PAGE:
Banks have wielded an axe to many of the top savings bond rates to completely shake-up the best buy tables.
The top one, two, three and five-year deals have all been pulled this week (see the Top Savings guide). And experts are predicting further drops in the near future.
With Retail Prices Index inflation, at 4.7%, still well above the after-tax return on virtually every standard savings account, it's almost impossible to make your money grow in real terms if the cost of living keeps rising at the same pace.
Nearly all deals are now losings accounts as your purchasing power shrinks when you deposit cash (explained below) so it's crucial to find the best rates possible to offset the loss.
This week we've seen:
- Bank of Baroda, which had hogged most of the fixed rate best buys, cut its one, two, three and five-year fixes by up to 0.3 percentage points.
- ICICI Bank, which featured high in the best-buys, has cut numerous rates. For instance, its three-year fix has gone from 4.15% to 4%.
- Aldermore Bank, another high flyer, has cut some its best rates by up to 0.26 percentage points. Its one-year fix is down from 3.01% to 2.75%, for example. It has also cut some of its fixed rate cash Isas. Its market-leading one-year deal is now at 2.8%, from 3% (see the Top Cash Isas guide).
Kevin Mountford, from price comparison site Moneysupermarket.com, puts the rate cuts down to banks having filled their desired customer quota rather than any significant shift in the economic climate.
He explains: "The banks have probably got the in-flow of savers they wanted with their high rates meaning they can now lower them. Once you are no longer the best buy, you don't get the same business.
"I think there will be a lowering of rates in the weeks ahead but we don't know how far that may go."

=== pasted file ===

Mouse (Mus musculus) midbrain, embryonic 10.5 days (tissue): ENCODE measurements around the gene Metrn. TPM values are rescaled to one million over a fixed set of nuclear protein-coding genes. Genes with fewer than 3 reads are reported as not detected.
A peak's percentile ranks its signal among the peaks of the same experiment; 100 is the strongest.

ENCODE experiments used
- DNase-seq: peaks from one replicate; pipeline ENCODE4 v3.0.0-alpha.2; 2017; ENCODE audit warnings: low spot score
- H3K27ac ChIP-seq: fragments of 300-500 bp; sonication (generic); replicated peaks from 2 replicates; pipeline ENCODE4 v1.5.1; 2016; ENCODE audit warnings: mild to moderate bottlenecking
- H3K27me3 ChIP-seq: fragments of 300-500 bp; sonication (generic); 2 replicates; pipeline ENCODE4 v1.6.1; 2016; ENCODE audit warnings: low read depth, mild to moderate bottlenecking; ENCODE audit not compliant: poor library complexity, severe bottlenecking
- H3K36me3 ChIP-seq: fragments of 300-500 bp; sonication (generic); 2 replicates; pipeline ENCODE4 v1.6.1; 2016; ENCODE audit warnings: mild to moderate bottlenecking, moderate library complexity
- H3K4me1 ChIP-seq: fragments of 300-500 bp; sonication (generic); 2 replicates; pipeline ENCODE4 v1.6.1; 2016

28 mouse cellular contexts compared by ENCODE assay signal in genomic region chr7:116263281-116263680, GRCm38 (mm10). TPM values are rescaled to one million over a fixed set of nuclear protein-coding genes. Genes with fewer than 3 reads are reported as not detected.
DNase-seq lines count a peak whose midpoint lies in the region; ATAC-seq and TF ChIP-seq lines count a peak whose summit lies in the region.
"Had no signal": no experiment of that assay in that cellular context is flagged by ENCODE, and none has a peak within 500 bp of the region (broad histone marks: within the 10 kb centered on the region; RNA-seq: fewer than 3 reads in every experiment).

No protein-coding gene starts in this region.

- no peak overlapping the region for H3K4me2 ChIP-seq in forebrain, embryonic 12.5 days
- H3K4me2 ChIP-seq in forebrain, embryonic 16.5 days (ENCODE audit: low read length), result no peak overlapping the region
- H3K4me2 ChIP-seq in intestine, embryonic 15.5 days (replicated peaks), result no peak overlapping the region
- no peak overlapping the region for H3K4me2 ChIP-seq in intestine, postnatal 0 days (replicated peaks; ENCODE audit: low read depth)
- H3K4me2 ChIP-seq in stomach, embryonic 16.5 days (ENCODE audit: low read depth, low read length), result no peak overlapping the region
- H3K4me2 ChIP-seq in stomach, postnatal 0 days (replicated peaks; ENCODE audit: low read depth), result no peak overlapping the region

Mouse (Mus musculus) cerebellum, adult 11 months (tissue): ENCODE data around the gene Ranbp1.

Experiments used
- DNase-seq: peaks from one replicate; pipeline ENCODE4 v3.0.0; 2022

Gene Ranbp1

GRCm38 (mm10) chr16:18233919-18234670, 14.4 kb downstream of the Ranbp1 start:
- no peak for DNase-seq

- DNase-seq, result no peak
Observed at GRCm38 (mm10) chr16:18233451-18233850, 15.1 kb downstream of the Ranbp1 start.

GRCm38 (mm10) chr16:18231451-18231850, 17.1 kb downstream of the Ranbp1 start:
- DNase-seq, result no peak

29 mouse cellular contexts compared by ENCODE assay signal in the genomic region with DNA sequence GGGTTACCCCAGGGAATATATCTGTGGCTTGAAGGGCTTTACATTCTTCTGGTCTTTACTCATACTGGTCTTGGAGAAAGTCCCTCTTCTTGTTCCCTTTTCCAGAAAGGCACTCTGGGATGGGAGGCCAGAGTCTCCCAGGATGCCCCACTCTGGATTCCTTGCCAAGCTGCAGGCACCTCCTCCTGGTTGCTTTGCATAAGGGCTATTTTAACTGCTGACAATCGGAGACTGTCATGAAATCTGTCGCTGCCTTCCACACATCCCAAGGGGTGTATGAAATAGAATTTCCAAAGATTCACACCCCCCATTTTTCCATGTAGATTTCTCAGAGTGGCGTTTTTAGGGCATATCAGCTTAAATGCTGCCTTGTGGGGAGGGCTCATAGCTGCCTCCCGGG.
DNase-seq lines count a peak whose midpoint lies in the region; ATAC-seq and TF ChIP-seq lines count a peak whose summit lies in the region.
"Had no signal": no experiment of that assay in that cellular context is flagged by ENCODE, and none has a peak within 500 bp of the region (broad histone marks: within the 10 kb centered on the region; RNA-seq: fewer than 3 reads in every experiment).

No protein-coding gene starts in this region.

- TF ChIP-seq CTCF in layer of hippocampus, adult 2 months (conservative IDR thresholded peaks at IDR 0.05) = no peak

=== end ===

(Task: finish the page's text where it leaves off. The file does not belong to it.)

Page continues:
Current best buys
Following the cuts, the top one-year fix comes from Punjab National Bank at 3.1% (formerly Bank of Baroda at 3.15%). The best two-year deal is from Birmingham Midshires at 3.6% (previously Baroda at 3.8%), while the top three-year offering is from the AA at 4.1% (previously Baroda at 4.3%).
Baroda still has the top five-year option at 4.8%, though this is down from its previous 4.9% rate (see the Top Savings guide).
If you take a fix your money is normally locked away for the term, though there are exceptions. For instance, State Bank of India's five-year deal, which would earn you up to 4.5%, allows withdrawals on each anniversary.
Dan Plant, MoneySavingExpert.com, money analyst, says: "It's bad news for savers that rates are coming down. Even though you can't beat inflation, that doesn't mean do nothing.
"Make sure you chase the best rates possible to minimise the impact."
Inflation stays high
The rate cuts are compounded by inflation remaining high in August.
The Consumer Prices Index (CPI) inflation measure, which does not include housing costs, indicated the cost of living rose by 3.1% in the year to August.
CPI stood at 3.1% in July while the current 4.7% RPI figure was down from 4.8% in July.
If £1,000 buys you ten weekly shops now, based on the 4.7% RPI figure remaining the same for a year, you will need £1,047 to purchase the same items in 12 months. But on the best one-year fix at 3.1% a basic rate taxpayer would come out with £1,024.80 in a year after tax.
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